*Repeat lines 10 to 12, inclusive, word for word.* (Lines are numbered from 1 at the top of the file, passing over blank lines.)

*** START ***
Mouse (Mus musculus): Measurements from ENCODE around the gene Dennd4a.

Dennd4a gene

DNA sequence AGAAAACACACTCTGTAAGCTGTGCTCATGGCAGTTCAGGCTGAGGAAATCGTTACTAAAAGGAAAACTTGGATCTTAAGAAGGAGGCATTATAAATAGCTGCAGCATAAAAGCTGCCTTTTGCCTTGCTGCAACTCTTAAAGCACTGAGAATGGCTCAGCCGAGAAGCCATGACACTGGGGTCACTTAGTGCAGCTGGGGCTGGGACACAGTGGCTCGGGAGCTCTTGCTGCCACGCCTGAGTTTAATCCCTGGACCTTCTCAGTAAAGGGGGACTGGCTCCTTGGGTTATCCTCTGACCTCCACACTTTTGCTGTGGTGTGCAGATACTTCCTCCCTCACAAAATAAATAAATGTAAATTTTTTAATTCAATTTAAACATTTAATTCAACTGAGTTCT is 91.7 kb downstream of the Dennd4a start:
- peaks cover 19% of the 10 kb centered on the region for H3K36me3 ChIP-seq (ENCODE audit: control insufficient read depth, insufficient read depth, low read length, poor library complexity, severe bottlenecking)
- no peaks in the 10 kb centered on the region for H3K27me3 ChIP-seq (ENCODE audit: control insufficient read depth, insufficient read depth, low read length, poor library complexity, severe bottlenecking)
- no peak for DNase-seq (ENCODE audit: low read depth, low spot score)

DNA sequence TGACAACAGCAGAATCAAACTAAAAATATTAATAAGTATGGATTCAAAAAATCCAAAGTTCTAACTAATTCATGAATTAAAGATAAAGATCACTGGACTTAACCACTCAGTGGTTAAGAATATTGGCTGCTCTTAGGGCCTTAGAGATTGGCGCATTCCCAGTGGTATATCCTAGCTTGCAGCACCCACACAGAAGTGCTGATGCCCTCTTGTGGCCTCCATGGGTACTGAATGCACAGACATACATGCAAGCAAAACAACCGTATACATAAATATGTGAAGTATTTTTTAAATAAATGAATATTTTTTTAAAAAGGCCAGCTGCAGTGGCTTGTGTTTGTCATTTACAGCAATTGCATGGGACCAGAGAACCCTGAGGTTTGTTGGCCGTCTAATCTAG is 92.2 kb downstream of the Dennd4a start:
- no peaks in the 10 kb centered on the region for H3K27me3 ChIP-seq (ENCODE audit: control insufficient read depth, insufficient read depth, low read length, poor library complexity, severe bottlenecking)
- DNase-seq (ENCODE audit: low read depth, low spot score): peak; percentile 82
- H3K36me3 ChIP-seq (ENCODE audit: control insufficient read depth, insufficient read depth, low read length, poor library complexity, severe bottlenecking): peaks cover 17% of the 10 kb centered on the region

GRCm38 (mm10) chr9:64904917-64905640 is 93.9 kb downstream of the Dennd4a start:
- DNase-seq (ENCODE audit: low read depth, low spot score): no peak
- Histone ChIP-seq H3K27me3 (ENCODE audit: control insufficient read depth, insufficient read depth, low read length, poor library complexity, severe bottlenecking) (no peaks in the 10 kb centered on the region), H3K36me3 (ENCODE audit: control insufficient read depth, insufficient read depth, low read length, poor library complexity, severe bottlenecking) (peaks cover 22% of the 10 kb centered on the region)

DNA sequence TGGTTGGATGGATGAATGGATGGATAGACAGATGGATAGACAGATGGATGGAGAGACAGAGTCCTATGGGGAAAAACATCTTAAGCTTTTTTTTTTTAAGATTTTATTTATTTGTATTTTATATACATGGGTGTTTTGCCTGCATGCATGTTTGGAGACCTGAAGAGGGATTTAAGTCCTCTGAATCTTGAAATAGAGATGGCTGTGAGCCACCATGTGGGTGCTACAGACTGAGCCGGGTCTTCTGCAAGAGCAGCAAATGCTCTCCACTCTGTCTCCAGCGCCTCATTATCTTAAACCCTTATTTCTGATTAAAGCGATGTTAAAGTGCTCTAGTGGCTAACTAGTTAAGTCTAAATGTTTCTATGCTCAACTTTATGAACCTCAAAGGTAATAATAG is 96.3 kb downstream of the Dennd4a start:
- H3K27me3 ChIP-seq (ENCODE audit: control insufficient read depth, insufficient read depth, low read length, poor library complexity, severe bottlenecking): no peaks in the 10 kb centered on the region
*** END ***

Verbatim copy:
- H3K36me3 ChIP-seq (ENCODE audit: control insufficient read depth, insufficient read depth, low read length, poor library complexity, severe bottlenecking): peaks cover 17% of the 10 kb centered on the region

GRCm38 (mm10) chr9:64904917-64905640 is 93.9 kb downstream of the Dennd4a start:
- DNase-seq (ENCODE audit: low read depth, low spot score): no peak